Also, I know you don’t like that you have to install the Failover Clustering Feature to all of the servers before you can create your cluster.  However please remember that unlike a pure hypervisor, Windows Server is an operating system that does many things for many people.  To install all of the possible features out of the box is a ridiculous notion – for one thing, it would triple the footprint and multiply exponentially the attack surface of Windows Server… to say nothing of having code running that you don’t need which takes resources.

To save time, I recommend the following PowerShell cmdlets:

Install-WindowsFeature –Name Failover-Clustering –IncludeManangementTools –ComputerName MyServer1
Install-WindowsFeature –Name Failover-Clustering –IncludeManangementTools –ComputerName MyServer2
Install-WindowsFeature –Name Failover-Clustering –IncludeManangementTools –ComputerName MyServer3
New-Cluster –Name MyCluster –Node MyServer1, MyServer2, MyServer3 –StaticAddress 172.17.10.5

(There are probably ways to wildcard that – -ComputerName * or something, but that is not the point of the article).

The point of this article is not to Mike’s article apart – for one thing, he is probably doing better on Microsoft technology than I would have when I was new to VMware, for another I have great respect for him, both as a person and as an IT Pro.  I just find it amusing that a VMware evangelist is struggling to learn Hyper-V and System Center, just as so many of the Microsoft evangelists have been struggling to learn VMware.  There is a huge learning curve to be sure… no matter which way you go.

While I am reasonably fluent and certified in both technologies, there is no question that I favour Microsoft… just as Mike favours VMware.  I am glad to see that he is trying to learn Microsoft though… even though some of the ways he is going about it may be questionable.

The one thing that I will point out though is that Mike is right… there are two ways of building a Microsoft Cluster – you can use the Failover Cluster Manager, or you can use System Center VMM.  Michael points out that these technologies would do well to communicate better.  I agree, and recommend that users pick one or the other.  I would also like to point out that in vCenter Server you can create a cluster, but if you are only using ESXi (Vmware’s hypervisor) without vCenter Server there is no way to create a cluster… the technology is simply not supported unless you pay for it.  Score one for Microsoft.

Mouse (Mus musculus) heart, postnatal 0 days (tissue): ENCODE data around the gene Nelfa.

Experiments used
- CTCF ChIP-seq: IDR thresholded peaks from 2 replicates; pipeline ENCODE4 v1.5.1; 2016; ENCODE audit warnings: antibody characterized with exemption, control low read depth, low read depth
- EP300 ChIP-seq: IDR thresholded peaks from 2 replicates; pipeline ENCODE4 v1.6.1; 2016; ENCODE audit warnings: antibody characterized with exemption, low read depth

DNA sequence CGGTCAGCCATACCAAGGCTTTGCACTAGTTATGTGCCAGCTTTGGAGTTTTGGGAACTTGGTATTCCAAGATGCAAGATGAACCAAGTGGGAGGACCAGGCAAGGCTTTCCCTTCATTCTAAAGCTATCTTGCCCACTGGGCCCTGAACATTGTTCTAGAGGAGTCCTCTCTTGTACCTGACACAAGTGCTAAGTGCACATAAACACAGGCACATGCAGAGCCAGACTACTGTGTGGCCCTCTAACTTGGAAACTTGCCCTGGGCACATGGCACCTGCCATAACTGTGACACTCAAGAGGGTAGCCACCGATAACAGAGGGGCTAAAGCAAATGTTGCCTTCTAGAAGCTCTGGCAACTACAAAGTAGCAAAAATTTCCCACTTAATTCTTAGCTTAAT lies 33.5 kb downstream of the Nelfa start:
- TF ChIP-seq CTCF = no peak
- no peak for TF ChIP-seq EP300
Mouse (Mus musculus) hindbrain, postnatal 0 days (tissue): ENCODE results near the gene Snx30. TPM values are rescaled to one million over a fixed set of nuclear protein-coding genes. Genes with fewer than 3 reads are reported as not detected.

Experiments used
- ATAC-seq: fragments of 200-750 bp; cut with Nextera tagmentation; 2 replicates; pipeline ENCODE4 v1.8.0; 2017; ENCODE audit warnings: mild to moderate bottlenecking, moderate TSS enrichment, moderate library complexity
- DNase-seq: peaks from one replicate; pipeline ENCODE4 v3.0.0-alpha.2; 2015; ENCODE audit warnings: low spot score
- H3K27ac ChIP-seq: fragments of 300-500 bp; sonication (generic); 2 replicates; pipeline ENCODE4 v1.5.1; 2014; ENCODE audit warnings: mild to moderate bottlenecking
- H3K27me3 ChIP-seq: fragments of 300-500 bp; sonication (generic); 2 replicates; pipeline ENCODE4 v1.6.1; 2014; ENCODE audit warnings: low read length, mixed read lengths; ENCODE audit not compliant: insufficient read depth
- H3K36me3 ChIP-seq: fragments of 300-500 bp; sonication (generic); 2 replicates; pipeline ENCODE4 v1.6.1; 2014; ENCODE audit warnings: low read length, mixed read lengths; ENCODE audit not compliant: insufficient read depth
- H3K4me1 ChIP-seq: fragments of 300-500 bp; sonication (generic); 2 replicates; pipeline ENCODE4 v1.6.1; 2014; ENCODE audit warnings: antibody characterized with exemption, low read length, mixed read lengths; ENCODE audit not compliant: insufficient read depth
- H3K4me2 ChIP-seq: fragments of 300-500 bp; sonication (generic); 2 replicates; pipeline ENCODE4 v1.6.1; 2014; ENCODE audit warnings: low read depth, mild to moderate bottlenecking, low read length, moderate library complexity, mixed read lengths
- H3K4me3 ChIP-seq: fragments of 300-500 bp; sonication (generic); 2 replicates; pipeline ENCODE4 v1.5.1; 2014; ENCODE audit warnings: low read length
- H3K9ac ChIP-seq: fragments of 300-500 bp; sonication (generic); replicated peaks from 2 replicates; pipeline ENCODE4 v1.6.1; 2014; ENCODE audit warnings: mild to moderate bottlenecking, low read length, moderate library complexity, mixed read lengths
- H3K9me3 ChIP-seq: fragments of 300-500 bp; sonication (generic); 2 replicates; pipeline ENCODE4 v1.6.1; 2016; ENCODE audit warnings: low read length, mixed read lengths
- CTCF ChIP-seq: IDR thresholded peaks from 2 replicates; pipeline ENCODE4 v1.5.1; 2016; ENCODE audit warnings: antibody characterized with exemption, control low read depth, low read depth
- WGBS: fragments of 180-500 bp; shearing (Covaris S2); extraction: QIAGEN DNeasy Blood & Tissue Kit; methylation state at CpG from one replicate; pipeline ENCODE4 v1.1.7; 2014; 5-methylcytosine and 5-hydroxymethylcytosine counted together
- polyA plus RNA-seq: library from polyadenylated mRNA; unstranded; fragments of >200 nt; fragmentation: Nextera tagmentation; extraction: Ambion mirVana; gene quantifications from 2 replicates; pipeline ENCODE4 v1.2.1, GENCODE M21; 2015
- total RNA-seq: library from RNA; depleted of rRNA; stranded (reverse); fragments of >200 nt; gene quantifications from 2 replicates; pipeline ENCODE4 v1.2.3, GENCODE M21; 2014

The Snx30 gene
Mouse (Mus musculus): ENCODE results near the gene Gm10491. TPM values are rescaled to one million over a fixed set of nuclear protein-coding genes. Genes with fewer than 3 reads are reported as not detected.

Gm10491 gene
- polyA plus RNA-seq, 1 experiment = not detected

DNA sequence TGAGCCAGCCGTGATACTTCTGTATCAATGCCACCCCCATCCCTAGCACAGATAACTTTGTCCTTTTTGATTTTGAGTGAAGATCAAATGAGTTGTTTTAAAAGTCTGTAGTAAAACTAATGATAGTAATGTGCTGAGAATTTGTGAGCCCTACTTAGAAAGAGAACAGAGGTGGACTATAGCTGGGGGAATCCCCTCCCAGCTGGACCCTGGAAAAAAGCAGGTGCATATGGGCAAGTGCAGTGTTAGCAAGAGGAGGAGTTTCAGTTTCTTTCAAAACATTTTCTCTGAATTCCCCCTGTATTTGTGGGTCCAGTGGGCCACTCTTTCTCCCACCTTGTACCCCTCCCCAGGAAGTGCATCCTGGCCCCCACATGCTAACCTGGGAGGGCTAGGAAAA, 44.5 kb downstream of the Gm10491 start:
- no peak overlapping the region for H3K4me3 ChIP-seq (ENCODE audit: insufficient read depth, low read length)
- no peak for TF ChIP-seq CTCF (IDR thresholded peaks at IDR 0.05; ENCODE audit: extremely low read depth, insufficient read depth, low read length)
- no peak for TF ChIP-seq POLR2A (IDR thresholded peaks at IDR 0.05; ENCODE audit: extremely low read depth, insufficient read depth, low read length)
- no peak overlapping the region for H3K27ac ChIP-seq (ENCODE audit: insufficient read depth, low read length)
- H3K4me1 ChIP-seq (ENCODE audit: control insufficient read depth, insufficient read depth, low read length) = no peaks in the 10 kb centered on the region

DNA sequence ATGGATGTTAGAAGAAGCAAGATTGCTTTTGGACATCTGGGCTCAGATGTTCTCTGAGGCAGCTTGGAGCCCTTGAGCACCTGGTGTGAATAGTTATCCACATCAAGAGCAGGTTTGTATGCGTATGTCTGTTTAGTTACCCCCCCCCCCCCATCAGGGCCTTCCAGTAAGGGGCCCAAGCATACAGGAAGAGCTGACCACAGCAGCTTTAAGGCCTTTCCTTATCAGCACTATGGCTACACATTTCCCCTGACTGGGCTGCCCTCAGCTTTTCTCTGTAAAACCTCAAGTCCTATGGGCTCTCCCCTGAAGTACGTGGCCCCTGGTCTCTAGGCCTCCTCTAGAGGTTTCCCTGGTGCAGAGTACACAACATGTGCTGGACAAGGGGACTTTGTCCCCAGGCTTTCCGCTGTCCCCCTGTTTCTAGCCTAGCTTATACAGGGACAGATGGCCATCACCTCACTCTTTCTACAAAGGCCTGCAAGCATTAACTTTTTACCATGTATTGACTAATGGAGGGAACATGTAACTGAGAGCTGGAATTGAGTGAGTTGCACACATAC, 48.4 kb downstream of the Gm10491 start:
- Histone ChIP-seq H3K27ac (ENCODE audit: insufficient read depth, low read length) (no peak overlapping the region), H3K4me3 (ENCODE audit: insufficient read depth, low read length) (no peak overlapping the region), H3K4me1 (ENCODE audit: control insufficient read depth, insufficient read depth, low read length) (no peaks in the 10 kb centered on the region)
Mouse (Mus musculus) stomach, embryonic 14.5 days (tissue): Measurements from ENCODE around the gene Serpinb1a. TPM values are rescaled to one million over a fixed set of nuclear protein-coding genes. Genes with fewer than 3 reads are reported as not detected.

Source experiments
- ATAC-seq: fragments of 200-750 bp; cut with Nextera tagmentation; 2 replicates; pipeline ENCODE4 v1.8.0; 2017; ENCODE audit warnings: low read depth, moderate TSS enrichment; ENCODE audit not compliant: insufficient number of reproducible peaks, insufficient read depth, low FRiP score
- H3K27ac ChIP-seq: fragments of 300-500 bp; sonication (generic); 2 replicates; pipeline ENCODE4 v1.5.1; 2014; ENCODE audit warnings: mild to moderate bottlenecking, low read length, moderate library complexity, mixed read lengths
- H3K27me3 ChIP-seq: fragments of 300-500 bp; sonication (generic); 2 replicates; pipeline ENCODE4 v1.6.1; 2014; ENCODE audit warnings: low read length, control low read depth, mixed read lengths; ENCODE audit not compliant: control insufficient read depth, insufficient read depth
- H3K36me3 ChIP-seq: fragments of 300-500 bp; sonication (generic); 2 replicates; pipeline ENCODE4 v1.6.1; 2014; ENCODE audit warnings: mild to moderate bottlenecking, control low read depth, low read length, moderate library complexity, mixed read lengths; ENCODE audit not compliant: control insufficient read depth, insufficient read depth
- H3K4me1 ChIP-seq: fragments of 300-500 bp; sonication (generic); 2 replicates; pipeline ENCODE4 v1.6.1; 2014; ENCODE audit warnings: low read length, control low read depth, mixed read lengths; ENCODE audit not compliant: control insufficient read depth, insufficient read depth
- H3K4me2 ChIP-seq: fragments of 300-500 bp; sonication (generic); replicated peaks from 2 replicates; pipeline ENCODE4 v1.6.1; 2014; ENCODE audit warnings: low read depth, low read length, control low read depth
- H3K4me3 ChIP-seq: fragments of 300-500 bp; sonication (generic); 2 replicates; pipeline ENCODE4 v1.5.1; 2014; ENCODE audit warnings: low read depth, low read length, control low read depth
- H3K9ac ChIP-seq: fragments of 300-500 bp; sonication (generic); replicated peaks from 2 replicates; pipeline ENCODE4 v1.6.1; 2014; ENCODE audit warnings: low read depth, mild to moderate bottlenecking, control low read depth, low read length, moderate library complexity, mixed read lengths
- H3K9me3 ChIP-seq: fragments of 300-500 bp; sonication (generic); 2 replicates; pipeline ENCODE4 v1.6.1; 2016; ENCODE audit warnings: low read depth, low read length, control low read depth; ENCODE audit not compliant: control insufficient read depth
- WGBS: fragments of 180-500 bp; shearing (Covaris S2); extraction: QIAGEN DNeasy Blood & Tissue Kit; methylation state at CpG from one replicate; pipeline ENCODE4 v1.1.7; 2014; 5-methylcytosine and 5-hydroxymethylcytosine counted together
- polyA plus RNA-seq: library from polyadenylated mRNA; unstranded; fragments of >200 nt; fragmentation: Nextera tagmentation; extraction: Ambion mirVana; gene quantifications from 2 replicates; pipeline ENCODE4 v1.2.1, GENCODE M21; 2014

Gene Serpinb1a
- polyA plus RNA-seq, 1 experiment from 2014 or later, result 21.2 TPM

Mike, on a personal note, I would love to sit with you and show you the vastness of System Center and Microsoft’s Private Cloud one day.  Geography seems to work against us, as you are (I believe) in Scotland, and I am in Japan.  There is a catch though… I will gladly teach you Microsoft’s virtualization stack from top to bottom… but I want you to do the same for me with the vSphere stack.  I know the technology and am certified, but I would cherish the opportunity to relearn it from you, as I have followed your articles with reverence for many years.

If you ever do care to take me up on the offer Mike, my email address is mitch@garvis.ca.  Drop me a line, we’ll figure it out.  I suspect that we would both be able to write some great articles following those sessions, and we would both have newfound respect for the other’s technology of choice.

Failover Clustering: Let’s spread the Hyper-V love across hosts!

This article was originally published on the Canadian IT Pro Connection.

Some veteran IT Pros hear the term ‘Microsoft Clustering’ and their hearts start racing.  That’s because once upon a time Microsoft Cluster Services was very difficult and complicated.  In Windows Server 2008 it became much easier, and in Windows Server 2012 it is now available in all editions of the product, including Windows Server Standard.  Owing to these two factors you are now seeing all sorts of organizations using Failover Clustering that would previously have shied away from it.

The service that we are seeing clustered most frequently in smaller organizations is Hyper-V virtual machines.  That is because virtualization is another feature that is really taking off, and the low cost of virtualizing using Hyper-V makes it very attractive to these organizations.

In this article I am going to take you through the process of creating a failover cluster from two virtualization hosts that are connected to a single SAN (storage area network) device.  However in Windows Server 2012 these are far from the limits.  You can actually cluster up to sixty-four servers together in a single cluster.  Once they are joined to the cluster we call them cluster nodes.